Zion for a foundation a stone, a tried stone, a precious cornerstone, a
sure foundation: he that believeth shall not make haste." Isa.
In infinite wisdom, God chose the foundation stone, and laid it
Himself. He called it "a sure foundation." The entire world
may lay upon it their burdens and griefs; it can endure them all. With
perfect safety they may build upon it. Christ is a "tried
stone." Those who trust in Him, He never disappoints. He has borne
every test. He has endured the pressure of Adam's guilt, and the guilt
of his posterity, and has come off more than conqueror of the powers of
evil. He has borne the burdens cast upon Him by every repenting sinner.
In Christ the guilty heart has found relief. He is the sure foundation.
All who make Him their dependence rest in perfect security.
In Isaiah's prophecy, Christ is declared to be both a sure foundation
and a stone of stumbling. The apostle Peter, writing by inspiration of
the Holy Spirit, clearly shows to whom Christ is a foundation stone, and
to whom a rock of offense:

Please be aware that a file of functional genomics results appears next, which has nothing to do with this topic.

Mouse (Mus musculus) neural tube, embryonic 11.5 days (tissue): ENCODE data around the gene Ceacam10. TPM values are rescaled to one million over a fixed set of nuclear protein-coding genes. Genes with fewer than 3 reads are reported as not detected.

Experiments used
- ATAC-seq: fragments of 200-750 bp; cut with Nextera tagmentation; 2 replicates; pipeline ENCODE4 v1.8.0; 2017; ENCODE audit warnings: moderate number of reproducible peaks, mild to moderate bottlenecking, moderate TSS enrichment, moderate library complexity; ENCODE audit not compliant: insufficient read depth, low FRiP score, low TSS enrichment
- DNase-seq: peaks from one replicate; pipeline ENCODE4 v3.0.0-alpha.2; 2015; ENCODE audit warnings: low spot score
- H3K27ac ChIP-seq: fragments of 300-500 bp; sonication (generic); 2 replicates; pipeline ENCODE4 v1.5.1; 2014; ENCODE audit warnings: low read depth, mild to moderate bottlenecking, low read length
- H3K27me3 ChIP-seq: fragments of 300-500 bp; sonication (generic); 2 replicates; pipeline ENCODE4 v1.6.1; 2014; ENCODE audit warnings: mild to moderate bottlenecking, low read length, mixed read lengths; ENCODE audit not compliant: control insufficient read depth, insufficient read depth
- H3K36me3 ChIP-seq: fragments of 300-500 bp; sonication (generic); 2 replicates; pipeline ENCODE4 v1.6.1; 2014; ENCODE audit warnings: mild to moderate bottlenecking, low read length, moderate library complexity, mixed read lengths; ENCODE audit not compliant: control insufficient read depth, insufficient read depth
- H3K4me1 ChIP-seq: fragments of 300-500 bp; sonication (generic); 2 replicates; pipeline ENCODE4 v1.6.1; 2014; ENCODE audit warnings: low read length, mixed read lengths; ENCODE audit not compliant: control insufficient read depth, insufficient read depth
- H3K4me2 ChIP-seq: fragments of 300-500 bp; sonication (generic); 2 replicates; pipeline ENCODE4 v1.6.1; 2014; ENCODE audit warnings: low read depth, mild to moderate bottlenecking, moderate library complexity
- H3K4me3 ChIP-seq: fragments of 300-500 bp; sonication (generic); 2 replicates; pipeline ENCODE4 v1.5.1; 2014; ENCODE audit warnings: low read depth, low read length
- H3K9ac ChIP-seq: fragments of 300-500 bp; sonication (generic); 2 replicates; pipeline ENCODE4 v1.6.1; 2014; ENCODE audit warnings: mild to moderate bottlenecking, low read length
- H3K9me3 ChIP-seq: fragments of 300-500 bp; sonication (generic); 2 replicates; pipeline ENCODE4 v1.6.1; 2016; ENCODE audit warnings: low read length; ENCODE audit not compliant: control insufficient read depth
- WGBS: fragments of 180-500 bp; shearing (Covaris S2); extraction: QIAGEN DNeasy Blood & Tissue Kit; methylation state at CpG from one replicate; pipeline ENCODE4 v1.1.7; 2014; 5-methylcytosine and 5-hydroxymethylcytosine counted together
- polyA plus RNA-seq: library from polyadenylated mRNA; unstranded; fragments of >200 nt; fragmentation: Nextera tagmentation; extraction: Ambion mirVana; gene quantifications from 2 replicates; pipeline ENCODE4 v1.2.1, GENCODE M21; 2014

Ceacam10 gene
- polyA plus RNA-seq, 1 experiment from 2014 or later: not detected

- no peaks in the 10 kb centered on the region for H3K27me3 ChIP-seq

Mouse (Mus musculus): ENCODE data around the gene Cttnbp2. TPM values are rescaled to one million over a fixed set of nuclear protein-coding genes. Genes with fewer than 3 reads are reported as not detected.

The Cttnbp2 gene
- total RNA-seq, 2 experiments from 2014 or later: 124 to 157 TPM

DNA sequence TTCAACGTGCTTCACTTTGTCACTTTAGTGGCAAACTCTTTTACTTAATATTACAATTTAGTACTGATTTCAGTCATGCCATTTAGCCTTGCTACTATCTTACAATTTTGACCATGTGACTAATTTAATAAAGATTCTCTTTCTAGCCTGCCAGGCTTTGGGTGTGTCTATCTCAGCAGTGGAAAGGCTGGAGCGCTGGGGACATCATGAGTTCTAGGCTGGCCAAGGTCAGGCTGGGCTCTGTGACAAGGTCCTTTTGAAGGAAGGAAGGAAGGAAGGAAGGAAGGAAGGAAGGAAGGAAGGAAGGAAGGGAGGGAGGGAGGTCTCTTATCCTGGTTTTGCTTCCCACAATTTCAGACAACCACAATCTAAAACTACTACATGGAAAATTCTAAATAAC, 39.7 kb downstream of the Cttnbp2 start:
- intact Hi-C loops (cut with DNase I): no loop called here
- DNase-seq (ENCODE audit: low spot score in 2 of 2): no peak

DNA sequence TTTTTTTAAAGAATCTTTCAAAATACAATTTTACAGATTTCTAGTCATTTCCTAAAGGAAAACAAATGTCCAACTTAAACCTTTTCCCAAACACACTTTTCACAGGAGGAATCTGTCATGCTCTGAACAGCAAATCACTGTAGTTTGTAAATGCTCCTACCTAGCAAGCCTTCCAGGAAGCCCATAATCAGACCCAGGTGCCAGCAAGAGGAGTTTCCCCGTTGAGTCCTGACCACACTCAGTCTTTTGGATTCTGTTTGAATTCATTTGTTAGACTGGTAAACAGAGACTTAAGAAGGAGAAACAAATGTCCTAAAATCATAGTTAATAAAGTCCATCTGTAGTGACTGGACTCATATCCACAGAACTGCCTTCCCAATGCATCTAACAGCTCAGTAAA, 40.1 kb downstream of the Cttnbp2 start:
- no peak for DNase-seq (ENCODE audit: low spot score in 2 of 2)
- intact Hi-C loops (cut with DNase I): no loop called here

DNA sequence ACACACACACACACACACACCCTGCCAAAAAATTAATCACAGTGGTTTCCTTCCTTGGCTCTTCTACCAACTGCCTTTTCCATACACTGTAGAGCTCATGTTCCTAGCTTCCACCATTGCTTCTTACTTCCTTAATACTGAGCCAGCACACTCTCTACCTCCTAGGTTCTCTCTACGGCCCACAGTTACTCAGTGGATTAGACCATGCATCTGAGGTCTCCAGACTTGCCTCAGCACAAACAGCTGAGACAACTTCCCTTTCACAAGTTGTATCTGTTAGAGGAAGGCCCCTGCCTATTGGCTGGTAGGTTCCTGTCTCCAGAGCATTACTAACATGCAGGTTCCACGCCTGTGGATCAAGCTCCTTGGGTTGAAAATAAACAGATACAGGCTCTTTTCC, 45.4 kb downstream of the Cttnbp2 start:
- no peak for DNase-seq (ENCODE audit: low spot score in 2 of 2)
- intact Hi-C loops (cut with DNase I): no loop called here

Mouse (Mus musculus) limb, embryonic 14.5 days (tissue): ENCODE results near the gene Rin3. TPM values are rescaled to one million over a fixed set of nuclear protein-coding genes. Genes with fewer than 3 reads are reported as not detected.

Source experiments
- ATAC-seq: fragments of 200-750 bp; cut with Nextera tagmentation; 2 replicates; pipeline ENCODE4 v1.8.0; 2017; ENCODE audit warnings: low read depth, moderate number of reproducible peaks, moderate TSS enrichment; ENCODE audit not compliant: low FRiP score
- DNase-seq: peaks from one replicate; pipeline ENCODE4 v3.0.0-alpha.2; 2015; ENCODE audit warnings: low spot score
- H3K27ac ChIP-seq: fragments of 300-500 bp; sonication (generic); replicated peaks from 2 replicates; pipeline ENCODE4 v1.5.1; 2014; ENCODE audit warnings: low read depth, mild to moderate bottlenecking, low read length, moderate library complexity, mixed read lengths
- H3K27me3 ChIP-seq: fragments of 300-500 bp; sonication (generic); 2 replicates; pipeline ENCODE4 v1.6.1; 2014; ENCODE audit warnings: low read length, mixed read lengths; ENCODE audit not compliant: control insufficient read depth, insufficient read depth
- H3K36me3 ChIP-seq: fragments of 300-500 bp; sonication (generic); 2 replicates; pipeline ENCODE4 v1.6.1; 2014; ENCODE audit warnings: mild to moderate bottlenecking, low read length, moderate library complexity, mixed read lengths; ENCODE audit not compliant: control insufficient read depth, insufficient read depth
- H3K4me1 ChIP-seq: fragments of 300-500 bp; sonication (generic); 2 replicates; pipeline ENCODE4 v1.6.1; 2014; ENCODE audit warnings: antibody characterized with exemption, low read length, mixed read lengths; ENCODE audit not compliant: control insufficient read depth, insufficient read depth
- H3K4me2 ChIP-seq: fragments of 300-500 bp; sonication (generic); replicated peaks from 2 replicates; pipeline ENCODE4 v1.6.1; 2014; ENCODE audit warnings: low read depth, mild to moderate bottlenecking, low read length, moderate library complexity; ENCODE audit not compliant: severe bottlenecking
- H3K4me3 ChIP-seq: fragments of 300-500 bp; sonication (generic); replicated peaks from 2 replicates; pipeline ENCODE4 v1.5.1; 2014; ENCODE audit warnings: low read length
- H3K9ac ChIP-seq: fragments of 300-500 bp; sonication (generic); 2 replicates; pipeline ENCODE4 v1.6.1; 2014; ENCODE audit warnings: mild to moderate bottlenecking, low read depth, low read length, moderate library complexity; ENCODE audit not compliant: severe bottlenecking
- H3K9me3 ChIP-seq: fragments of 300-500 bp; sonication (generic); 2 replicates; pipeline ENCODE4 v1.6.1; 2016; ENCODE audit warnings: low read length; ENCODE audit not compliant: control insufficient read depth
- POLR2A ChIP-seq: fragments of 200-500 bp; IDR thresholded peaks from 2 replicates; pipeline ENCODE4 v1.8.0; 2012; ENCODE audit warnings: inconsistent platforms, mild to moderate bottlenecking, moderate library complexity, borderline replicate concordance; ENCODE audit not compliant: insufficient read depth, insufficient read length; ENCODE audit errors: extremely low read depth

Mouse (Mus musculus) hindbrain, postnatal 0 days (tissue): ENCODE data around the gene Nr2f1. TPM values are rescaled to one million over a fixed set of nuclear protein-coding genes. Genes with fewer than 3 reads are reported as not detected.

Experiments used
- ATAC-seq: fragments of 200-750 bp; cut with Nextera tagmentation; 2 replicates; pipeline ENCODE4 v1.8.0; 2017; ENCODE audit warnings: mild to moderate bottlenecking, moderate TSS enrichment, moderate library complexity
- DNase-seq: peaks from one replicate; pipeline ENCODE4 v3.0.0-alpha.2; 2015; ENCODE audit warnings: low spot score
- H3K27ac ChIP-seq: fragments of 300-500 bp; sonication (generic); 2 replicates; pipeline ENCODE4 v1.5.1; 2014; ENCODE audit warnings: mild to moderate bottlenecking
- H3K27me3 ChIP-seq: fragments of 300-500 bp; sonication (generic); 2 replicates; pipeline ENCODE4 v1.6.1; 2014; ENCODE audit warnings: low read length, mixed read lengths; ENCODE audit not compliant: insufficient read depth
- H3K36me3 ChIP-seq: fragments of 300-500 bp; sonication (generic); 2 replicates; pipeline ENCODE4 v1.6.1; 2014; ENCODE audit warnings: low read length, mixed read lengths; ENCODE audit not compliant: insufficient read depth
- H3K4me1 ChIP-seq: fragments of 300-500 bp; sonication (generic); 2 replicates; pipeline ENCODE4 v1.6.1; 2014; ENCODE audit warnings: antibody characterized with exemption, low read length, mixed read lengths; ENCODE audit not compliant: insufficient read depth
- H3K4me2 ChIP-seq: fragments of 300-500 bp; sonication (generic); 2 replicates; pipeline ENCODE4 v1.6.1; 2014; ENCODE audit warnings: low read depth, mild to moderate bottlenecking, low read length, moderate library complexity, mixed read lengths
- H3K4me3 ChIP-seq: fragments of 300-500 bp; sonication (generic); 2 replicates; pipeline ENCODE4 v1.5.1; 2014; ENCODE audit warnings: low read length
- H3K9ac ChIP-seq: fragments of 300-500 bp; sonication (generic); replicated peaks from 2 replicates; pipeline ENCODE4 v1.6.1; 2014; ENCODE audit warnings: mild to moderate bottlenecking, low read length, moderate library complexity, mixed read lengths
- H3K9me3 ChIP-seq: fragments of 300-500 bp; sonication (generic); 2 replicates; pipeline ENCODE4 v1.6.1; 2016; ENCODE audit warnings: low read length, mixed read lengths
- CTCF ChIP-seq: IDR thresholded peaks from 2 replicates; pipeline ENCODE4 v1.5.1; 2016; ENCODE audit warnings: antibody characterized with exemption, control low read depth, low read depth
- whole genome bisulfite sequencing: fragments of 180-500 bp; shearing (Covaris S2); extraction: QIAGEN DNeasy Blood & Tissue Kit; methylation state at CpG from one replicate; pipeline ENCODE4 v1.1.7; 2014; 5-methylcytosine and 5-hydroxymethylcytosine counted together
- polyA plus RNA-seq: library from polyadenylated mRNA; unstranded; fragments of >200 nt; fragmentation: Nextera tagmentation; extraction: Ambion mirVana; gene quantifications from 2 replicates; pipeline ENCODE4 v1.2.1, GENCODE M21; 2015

"If so be ye have tasted that the Lord is gracious. To whom
coming, as unto a living stone, disallowed indeed of men, but chosen of
God, and precious, ye also, as lively stones, are built up a spiritual
house, an holy priesthood, to offer up spiritual sacrifices, acceptable
to God by Jesus Christ. Wherefore also it is contained in the Scripture,
Behold, I lay in Sion a chief cornerstone, elect, precious: and he that
believeth on Him shall not be confounded. Unto you therefore which
believe He is precious: but unto them which be disobedient, the stone
which the builders disallowed, the same is made the head of the corner,
and a stone of stumbling, and a rock of offense, even to them which
stumble at the word, being disobedient." 1 Peter 2:3-8.
To those who believe, Christ is the sure foundation. These are they